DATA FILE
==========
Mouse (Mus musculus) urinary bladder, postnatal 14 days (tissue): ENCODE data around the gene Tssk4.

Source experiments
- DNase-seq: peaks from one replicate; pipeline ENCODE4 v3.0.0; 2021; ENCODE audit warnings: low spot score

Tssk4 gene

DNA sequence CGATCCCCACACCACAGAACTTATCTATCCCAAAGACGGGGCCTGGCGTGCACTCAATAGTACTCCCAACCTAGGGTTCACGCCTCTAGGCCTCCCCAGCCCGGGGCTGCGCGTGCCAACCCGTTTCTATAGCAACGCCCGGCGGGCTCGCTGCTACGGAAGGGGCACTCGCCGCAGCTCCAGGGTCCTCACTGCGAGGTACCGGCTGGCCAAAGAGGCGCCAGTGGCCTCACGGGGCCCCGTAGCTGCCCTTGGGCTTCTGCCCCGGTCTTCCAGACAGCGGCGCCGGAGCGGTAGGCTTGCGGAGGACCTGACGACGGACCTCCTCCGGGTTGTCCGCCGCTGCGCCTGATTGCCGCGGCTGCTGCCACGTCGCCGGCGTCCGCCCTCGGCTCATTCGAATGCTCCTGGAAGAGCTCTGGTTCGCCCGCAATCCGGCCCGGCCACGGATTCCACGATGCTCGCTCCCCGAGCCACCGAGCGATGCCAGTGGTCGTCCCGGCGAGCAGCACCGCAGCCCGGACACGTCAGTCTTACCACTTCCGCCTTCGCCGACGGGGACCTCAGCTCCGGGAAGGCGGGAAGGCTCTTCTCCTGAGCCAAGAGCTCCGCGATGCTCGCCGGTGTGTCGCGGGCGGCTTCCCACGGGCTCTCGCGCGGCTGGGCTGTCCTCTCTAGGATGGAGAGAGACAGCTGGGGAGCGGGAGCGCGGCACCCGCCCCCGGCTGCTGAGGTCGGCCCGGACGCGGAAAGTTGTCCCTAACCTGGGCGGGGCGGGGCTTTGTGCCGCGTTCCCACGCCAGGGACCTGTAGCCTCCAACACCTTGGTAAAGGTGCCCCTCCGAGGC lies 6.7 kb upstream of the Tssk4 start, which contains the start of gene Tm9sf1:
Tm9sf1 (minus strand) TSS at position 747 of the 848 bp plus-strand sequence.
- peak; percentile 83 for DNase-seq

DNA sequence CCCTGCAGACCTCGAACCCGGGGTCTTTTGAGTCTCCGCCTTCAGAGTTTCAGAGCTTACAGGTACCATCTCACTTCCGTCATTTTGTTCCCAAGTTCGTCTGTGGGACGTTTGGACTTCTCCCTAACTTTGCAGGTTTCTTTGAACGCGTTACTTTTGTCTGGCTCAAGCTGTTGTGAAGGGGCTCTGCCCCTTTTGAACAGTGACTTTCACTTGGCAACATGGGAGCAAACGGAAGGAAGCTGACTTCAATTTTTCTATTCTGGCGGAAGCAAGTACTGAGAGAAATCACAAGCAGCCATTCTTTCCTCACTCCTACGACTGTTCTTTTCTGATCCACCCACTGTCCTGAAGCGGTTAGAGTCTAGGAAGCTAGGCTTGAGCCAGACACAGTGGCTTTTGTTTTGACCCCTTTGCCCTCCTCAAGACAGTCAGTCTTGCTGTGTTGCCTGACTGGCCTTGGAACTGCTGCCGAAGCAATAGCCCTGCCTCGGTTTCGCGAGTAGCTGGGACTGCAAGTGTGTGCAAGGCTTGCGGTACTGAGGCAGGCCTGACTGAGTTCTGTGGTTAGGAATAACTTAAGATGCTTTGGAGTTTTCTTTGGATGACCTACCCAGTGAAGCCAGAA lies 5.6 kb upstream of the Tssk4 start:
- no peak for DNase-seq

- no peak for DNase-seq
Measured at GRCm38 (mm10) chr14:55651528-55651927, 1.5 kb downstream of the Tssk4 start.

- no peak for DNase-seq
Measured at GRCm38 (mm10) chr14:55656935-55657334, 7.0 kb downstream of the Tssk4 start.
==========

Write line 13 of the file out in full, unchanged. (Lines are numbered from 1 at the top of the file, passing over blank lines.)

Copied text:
Measured at GRCm38 (mm10) chr14:55656935-55657334, 7.0 kb downstream of the Tssk4 start.